Stacked Stone Installation Customization

Because we pride ourselves on being with you from concept to completion, we designed our Tailored Ledgestone veneers to be “tailored” to your needs. They were created with your project vision in mind. We lessen the likelihood of the telltale checkerboard stone patterning caused by ledgestone panels by providing pieces of individual stone. Each natural stone piece in our Tailored Ledgestone products is an individual stone that is sawn on the top, bottom, and ends. The stones are packed in a 33 percent blend of 1″, 2″ and 4″ heights. These heights allow for an easy 2:1 pattern installation. A two to one pattern is when you have two small heights (in this case, two 1″ heights to one 2″ height). The individual pieces mean each height can be run in courses, similar to how you install brick where all of the heights are in a running bond. You can also custom order any Tailored Ledgestone product in one height only, to give uniformity and coursing on each layer. (*Additional cost for product in all 1″ heights.)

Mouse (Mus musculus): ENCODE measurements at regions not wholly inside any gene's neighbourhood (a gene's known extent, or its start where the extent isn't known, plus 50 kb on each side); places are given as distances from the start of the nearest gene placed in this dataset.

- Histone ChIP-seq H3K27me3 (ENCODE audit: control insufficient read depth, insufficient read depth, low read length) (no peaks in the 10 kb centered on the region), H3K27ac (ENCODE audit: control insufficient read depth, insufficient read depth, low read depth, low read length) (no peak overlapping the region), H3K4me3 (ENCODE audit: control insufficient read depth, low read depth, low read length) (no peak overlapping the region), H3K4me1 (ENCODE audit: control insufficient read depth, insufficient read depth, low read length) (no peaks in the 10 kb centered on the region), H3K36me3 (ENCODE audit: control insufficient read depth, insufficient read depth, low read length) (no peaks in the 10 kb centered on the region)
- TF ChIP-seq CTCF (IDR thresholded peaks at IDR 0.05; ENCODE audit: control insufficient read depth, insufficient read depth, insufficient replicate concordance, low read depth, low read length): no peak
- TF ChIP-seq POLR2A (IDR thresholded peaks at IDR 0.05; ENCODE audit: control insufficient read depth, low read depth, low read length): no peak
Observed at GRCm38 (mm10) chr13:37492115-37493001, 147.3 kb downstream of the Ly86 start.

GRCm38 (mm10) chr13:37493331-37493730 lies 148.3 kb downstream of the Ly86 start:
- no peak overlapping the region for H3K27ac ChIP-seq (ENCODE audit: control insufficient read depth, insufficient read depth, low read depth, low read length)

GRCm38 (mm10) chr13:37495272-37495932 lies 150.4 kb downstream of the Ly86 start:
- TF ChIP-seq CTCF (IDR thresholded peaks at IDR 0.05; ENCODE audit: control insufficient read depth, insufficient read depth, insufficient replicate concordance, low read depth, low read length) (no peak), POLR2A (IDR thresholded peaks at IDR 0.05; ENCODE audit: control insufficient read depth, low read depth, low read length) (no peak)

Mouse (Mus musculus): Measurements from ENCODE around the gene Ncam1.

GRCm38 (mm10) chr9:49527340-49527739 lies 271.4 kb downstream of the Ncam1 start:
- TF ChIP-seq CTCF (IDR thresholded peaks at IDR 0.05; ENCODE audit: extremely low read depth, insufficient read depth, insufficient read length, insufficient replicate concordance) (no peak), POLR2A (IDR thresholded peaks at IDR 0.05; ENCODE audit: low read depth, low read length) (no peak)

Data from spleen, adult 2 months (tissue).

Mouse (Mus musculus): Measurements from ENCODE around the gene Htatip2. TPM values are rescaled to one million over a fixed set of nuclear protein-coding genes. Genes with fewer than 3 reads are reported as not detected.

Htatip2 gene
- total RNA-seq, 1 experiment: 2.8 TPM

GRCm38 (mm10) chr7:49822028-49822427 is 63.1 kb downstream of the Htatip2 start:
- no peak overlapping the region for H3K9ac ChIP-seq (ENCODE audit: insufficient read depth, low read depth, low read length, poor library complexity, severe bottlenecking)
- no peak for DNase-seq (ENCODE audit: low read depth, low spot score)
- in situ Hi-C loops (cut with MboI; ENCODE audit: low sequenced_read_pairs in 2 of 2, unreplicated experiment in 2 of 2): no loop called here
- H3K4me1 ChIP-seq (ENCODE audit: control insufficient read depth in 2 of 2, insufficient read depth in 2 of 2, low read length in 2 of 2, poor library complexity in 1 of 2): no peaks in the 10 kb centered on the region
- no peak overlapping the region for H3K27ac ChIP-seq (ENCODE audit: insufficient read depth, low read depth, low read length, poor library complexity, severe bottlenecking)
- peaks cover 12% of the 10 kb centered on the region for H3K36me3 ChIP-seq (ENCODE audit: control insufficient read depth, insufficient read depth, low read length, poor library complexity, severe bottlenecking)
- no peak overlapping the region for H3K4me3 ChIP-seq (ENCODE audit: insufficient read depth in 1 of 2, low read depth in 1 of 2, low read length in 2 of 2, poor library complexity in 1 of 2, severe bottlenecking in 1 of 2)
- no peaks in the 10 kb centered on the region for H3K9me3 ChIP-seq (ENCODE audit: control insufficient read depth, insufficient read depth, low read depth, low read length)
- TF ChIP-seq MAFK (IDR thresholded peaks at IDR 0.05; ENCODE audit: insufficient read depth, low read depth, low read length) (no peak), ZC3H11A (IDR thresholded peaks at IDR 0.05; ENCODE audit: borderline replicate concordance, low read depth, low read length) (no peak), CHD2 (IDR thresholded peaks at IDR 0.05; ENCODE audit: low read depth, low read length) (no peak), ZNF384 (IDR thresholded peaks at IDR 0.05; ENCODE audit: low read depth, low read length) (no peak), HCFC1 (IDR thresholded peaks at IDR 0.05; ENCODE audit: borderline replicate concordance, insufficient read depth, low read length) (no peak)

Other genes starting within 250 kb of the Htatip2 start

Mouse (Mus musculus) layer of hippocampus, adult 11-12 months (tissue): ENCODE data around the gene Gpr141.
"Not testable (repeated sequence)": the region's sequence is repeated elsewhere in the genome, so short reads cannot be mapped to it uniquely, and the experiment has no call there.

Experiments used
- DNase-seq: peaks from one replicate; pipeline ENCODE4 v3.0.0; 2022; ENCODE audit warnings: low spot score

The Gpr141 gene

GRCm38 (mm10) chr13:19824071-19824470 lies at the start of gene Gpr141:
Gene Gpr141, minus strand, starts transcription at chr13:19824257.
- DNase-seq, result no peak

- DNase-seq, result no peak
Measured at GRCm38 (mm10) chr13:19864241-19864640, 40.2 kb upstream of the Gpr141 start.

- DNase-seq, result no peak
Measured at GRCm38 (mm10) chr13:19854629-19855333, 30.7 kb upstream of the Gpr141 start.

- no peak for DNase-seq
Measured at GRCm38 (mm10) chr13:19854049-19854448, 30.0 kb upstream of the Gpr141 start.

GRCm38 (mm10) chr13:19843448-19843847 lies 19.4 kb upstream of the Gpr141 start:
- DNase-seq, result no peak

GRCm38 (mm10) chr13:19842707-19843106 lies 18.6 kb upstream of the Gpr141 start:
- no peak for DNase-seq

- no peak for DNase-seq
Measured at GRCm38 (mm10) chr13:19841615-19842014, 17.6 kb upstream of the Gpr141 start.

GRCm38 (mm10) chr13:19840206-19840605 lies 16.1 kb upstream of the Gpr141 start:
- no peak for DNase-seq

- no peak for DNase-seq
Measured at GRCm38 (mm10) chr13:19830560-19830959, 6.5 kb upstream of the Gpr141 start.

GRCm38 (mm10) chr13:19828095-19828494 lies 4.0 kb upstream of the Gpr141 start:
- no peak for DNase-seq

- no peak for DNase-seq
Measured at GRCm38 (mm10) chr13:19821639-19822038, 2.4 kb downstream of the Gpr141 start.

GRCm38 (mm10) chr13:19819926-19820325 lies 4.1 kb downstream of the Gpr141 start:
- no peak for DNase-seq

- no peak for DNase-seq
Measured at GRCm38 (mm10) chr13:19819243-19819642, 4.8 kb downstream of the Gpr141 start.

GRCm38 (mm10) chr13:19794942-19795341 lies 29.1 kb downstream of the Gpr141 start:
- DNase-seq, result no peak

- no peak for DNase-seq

Coursed Tailored Ledgestone Veneer---Better than Ledger Stone Stacked Stone Veneer Panels

With the linear look of our Tailored Ledgestones gaining popularity, we added six color combinations in 2016: Charcoal Tailored Ledgestone, Chilton Tailored Ledgestone, Fond du Lac Tailored Ledgestone, Gray Tailored Ledgestone, Mill Creek Tailored Ledgestone, and Stratford Cross Tailored Ledgestone. Without the restrictions of ledger stone panel systems, stylistic preferences could be implemented during the veneer stone installation for unlimited color and pattern options. The sawn heights meet increasing demand for modern design trends in both interior and exterior stone veneers and perfectly align with your vision of what a stacked stone masonry installation should look like.

Tailored Ledgestone---Stacked Stone Veneer Panels and Ledger Stone - Interior Stone Veneer

Tailored Ledgestone Corners